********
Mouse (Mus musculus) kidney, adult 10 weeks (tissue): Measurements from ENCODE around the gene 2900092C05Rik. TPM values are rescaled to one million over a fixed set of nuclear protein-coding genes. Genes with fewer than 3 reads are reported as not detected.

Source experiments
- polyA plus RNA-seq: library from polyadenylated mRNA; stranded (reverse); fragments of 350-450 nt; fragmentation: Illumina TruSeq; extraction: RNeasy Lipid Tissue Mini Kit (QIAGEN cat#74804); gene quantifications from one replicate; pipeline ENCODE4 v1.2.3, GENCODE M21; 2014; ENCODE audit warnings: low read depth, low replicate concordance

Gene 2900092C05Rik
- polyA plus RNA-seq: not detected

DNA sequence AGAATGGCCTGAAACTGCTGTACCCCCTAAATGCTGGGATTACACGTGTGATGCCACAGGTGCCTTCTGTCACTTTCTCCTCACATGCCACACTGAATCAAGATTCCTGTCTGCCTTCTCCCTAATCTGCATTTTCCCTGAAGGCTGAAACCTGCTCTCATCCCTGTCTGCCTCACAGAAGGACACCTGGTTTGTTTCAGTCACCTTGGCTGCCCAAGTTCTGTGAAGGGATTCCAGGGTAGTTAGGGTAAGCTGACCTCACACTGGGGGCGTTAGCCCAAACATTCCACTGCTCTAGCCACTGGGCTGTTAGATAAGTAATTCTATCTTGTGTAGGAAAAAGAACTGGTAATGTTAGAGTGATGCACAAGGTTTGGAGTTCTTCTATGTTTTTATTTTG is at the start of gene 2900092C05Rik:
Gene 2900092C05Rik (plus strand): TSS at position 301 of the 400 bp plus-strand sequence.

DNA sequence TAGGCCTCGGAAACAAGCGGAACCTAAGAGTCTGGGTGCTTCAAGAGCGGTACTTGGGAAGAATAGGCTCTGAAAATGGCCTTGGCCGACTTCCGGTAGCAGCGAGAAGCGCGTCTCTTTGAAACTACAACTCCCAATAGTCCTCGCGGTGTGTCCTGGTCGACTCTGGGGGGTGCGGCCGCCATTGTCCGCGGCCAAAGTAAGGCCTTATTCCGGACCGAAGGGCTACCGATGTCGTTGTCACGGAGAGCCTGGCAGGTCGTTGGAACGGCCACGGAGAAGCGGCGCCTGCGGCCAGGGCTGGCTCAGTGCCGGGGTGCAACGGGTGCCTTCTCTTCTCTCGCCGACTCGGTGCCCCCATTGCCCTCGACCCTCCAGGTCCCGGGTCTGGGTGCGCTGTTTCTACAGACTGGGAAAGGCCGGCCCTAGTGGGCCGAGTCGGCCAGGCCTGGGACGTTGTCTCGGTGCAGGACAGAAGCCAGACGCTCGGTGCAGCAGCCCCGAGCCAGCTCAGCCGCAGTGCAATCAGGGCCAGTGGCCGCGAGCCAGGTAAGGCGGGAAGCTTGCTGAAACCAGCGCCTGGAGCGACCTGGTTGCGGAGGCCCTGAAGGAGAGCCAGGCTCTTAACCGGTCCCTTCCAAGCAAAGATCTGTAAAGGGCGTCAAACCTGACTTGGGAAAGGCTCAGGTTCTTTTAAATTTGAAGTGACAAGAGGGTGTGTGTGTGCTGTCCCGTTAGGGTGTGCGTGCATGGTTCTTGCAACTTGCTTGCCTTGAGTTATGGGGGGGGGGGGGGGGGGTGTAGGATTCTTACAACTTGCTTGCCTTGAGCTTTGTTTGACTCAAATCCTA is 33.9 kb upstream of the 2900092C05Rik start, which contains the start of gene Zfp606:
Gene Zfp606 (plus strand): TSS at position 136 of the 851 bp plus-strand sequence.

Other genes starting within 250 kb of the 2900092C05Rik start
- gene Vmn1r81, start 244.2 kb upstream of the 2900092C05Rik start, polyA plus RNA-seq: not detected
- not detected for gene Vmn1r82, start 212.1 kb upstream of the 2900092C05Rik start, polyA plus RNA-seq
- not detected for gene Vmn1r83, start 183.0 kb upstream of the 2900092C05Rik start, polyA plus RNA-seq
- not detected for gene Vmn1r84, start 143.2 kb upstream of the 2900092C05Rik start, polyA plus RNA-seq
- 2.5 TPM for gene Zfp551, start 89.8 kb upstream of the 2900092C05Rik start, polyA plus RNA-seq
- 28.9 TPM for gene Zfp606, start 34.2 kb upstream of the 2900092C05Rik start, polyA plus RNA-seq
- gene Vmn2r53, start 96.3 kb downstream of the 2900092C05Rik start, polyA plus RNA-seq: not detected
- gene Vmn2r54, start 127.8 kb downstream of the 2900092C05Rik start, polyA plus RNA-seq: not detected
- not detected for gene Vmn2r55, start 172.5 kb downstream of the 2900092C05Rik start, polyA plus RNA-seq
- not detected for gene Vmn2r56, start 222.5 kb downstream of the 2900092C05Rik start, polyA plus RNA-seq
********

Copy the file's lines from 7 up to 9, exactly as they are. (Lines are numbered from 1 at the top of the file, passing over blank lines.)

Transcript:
Gene 2900092C05Rik (plus strand): TSS at position 301 of the 400 bp plus-strand sequence.

DNA sequence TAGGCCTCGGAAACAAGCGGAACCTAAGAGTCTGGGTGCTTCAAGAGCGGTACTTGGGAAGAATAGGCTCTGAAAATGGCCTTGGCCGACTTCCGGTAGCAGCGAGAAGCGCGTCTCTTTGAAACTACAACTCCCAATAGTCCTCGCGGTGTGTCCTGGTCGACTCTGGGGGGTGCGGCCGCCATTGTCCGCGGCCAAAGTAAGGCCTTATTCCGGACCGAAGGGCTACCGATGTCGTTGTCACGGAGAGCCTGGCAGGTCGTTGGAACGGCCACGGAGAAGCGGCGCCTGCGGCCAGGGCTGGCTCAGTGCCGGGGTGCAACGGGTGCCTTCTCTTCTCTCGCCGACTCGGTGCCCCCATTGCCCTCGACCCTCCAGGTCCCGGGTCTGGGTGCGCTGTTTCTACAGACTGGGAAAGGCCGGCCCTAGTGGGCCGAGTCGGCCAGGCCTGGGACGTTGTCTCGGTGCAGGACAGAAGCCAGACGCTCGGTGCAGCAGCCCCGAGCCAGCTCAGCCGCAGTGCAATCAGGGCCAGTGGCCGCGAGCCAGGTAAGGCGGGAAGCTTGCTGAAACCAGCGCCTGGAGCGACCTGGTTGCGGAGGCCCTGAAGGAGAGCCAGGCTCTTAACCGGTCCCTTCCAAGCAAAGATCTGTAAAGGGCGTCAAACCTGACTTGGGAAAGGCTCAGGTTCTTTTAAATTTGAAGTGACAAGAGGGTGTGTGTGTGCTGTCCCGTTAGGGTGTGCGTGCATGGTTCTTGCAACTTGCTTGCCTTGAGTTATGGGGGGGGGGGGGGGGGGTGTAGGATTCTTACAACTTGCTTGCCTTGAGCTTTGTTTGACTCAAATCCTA is 33.9 kb upstream of the 2900092C05Rik start, which contains the start of gene Zfp606:
Gene Zfp606 (plus strand): TSS at position 136 of the 851 bp plus-strand sequence.